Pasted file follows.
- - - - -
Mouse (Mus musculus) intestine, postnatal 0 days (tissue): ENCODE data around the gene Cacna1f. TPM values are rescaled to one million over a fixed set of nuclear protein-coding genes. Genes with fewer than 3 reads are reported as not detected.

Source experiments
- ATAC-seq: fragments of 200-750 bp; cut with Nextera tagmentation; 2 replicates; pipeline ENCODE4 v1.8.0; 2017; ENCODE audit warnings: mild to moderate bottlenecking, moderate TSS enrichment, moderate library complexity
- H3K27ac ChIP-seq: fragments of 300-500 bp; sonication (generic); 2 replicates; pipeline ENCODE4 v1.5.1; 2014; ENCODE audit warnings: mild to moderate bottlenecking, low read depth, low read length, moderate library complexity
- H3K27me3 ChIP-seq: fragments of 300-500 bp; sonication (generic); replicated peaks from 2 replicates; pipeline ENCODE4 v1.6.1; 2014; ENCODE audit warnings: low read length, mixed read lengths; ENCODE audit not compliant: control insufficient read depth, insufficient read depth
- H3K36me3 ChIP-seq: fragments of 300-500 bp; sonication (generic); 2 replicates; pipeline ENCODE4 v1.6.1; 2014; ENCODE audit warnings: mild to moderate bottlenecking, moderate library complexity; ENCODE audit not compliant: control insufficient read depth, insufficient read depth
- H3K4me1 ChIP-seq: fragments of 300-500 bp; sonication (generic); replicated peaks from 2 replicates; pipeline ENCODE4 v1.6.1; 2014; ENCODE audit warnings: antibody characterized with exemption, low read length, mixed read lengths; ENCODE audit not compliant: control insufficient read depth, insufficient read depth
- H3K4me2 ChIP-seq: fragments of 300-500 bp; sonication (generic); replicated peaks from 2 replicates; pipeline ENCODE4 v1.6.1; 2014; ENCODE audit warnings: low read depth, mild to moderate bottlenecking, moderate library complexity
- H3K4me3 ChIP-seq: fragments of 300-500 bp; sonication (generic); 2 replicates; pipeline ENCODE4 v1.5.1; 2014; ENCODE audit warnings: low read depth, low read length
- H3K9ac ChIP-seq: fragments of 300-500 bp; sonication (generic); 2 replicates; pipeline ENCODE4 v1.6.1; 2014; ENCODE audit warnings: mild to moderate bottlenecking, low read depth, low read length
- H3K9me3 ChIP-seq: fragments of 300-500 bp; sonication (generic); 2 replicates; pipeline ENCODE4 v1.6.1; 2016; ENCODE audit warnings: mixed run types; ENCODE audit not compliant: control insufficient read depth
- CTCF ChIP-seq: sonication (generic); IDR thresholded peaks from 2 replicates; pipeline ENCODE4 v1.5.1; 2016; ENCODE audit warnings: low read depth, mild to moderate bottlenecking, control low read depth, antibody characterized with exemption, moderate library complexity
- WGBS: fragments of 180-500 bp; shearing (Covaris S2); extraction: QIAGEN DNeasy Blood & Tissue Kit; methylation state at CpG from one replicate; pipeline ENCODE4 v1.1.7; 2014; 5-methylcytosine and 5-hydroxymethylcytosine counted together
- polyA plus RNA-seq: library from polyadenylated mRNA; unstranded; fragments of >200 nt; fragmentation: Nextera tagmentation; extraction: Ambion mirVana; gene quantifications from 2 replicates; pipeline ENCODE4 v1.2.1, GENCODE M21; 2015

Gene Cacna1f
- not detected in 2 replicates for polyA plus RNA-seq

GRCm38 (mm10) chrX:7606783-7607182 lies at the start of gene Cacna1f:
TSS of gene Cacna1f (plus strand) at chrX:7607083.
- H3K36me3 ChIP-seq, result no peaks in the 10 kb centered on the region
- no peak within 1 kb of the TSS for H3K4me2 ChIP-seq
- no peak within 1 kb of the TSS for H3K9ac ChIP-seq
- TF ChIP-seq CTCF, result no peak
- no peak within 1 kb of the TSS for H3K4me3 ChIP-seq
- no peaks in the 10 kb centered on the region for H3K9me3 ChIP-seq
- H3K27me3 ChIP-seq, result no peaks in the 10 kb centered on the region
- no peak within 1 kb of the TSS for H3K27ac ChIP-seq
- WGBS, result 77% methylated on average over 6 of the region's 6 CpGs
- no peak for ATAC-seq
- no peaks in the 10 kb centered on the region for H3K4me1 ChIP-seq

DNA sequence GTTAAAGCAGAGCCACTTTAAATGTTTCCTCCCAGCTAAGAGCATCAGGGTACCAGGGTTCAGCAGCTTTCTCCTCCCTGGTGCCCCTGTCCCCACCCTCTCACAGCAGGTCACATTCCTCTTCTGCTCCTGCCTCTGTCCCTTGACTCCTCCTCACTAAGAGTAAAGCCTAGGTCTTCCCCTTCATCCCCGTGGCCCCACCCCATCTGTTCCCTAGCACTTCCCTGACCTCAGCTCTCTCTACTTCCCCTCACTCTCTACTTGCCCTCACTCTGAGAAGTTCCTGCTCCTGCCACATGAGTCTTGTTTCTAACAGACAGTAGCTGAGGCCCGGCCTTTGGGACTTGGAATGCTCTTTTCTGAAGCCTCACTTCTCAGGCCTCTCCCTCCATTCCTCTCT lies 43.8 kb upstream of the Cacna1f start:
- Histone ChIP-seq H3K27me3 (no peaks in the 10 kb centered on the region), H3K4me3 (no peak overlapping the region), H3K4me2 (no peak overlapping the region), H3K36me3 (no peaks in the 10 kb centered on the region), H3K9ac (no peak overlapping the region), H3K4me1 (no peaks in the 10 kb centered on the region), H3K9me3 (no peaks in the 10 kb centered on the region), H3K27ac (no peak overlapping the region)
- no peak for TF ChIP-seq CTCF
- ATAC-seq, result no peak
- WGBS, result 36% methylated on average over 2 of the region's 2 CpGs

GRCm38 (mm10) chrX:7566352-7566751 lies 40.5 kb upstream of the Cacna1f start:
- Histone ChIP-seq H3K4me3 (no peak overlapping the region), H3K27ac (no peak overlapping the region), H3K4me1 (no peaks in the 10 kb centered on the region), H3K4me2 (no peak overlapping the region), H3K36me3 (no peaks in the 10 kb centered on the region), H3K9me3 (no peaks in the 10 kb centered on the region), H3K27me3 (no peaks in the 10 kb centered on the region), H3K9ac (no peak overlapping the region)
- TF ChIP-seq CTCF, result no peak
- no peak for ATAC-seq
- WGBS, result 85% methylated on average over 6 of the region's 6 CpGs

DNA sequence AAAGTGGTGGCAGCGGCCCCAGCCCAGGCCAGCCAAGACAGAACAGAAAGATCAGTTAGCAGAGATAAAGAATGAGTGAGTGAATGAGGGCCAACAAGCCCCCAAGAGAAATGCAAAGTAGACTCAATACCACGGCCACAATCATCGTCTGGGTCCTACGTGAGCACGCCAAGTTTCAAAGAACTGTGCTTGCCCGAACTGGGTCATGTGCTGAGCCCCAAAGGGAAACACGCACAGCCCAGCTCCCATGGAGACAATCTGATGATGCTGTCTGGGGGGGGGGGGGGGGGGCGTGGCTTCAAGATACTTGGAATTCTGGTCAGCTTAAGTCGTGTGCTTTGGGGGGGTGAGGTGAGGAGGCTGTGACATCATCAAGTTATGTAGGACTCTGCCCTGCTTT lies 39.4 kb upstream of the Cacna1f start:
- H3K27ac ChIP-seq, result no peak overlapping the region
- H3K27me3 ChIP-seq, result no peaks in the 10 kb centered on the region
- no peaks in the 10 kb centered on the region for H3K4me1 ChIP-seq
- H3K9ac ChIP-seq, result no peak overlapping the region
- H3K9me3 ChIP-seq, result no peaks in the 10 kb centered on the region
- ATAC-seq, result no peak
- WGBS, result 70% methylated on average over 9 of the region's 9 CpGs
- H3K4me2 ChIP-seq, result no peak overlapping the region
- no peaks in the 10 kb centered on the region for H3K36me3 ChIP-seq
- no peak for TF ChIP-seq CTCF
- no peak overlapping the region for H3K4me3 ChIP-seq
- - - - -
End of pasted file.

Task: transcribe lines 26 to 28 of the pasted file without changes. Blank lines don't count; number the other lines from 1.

- no peak within 1 kb of the TSS for H3K27ac ChIP-seq
- WGBS, result 77% methylated on average over 6 of the region's 6 CpGs
- no peak for ATAC-seq